11. Gravatar of Major_Freedom Major_Freedom
    14. November 2012 at 09:44

    Becky Hargrove:

    A second viewing allowed me to imagine the flow of money as a river where water (money) can be captured, and you can see why I envision this as such a good rationale for NGDP

    “The phenomenon of money occupies so prominent a position among the other phenomena of economic life, that it has been speculated upon even by persons who have devoted no further attention to the problems of economic theory, and even at a time when thorough investigation into the processes of exchange was still unknown. The results of such speculations were various. The merchants and, following them, the jurists who were closely connected with mercantile affairs, ascribed the use of money to the properties of the precious metals, and said that the value of money depended on the value of the precious metals. Canonist jurisprudence, ignorant of the ways of the world, saw the origin of the employment of money in the command of the State; it taught that the value of money was a valor impositus. Others, again, sought to explain the problem by means of analogy. From a biological point of view, they compared money with the blood; as the circulation of the blood animates the body, so the circulation of money animates the economic organism. Or they compared it with speech, which likewise had the function of facilitating human Verkehr. Or they made use of juristic terminology and defined money as a draft by everybody on everybody else.

    All these points of view have this in common: they cannot be built into any system that deals realistically with the processes of economic activity. It is utterly impossible to employ them as foundations for a theory of Exchange. And the attempt has hardly been made; for it is clear that any endeavour to bring say the doctrine of money as a draft into harmony with any explanation of prices must lead to disappointing results.” – Mises, Theory of Money and Credit, pg 461.

  12. Gravatar of Major_Freedom Major_Freedom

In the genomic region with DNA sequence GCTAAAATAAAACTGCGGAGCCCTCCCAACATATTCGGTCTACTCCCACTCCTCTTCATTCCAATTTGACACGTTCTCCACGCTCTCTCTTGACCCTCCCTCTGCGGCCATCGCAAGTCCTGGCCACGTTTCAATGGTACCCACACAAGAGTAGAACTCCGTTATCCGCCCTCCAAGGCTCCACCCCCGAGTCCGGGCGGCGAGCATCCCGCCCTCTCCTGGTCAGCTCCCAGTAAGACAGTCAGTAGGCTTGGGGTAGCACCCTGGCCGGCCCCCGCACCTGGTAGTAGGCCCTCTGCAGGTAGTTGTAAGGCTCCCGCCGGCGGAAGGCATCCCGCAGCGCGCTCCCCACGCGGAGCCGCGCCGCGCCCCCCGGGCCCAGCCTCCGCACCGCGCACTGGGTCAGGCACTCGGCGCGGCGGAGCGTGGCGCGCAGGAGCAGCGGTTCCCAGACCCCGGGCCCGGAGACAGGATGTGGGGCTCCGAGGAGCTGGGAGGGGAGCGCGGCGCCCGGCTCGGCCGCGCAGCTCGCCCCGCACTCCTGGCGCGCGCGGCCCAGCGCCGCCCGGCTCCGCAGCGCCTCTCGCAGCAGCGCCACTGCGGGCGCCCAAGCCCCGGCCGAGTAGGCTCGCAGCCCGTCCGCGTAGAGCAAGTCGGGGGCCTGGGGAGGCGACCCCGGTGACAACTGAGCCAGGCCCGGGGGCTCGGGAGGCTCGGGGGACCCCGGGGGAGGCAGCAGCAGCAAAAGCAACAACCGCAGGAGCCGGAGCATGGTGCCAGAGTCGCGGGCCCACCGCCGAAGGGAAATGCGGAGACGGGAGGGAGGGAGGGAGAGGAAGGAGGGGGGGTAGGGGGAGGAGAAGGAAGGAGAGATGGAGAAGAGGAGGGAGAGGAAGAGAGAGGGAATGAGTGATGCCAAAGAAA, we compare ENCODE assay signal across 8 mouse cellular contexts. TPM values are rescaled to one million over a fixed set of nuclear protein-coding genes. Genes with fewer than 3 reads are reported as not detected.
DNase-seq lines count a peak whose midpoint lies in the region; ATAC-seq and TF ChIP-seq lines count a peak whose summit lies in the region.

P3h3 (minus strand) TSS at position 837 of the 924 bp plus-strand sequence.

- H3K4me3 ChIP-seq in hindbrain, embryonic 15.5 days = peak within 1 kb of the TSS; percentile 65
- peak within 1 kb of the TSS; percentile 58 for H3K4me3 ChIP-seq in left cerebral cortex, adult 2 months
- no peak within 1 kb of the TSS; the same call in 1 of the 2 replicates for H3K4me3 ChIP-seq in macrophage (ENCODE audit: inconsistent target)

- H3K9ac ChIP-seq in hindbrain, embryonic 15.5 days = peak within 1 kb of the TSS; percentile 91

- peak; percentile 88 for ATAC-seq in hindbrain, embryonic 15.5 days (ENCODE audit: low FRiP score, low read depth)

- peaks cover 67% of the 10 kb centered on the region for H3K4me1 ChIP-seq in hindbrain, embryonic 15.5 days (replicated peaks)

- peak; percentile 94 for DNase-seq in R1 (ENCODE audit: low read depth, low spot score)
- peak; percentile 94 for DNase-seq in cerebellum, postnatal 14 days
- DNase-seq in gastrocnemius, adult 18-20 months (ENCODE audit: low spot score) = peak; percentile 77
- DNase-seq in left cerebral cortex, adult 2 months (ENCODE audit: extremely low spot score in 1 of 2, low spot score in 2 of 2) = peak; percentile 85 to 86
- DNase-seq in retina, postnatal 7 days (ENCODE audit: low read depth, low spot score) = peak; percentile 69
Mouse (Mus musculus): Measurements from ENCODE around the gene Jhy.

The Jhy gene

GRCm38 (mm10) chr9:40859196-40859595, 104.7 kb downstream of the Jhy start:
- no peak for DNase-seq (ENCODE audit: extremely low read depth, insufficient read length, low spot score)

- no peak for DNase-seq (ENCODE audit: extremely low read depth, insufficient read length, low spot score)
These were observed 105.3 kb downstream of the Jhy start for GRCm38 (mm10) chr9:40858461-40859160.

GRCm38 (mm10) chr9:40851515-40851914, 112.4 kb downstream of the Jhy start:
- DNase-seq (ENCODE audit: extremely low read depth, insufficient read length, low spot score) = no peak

14. November 2012 at 09:54

    “If it is desired to have a general name for these attempts to solve the problem of money, they may be called acatallactic, because no place can be found for them in catallactics.

    “The catallactic theories of money, on the other hand, do fit into a theory of exchange-ratios. They look for what is essential in money in the negotiation of exchanges; they explain its value by the laws of exchange. It should be possible for every general theory of value to provide a theory of the value of money also, and for every theory of the value of money to be included in a general theory of value. The fact that a general theory of value or a theory of the value of money fulfills these conditions is by no means a proof of its correctness. But no theory can prove satisfactory if it does not fulfill these conditions.” – ibid, pg 462.

  13. Gravatar of GMC GMC
    14. November 2012 at 10:25

    I don’t understand Beckworth’s argument. The attack of the bond vigilantes itself is an -alternative explanation- for rising real interest rates, not a signal that real interest rates are rising due to growth. Indeed, one would expect the vigilantes to attack precisely because growth is low (thus reducing the expected long run tax base and exacerbating expected repayment difficulty).

    The fact that a particular party is going short [Treasury] bonds based on a belief in – and attempt to create belief in – default risk in the bonds themselves is not an indication that the broader market is recovering (much less that a broader market recovery is supported by aggregate demand).

    I understand that portfolio rebalancing can stimulate AD but it would require the bond vigilantes to actually move the market permanently to a higher equilibrium – and the fiscal authorities to take no responsive action – for this to be an effective stimulant.

    This strikes me as unlikely in the case of Treasuries. No private entity has that kid of war chest, and demand for Treasuries is still high. The outstanding debt stock is in the trillions; how much of it do you need to [demonstrably be able to] sell to move the market? Note that the “vigilantes” have the same problems that the Fed does, and none of the inherent credibility [in selling currency] of the ownership of a printing press.

  14. Gravatar of Becky Hargrove Becky Hargrove
    14. November 2012 at 10:33

    MF,
    When we don’t attempt to bring money into harmony with prices, we turn a blind eye to the gauntlets already laid at the head of the river, where an economic environment was already set out which left catallactics possible only on an abbreviated scale. The definition of MOA serves as a flashlight deep into the castles, where their keepers were allowed to secretly set their tolls not just for end goods but also intermediate goods. By looking away, we don’t see the valuation process itself which exploits the most basic forms of human need. And so the valuation process becomes even more “mysterious” and publicly unseen than the obfuscations of the zero bound.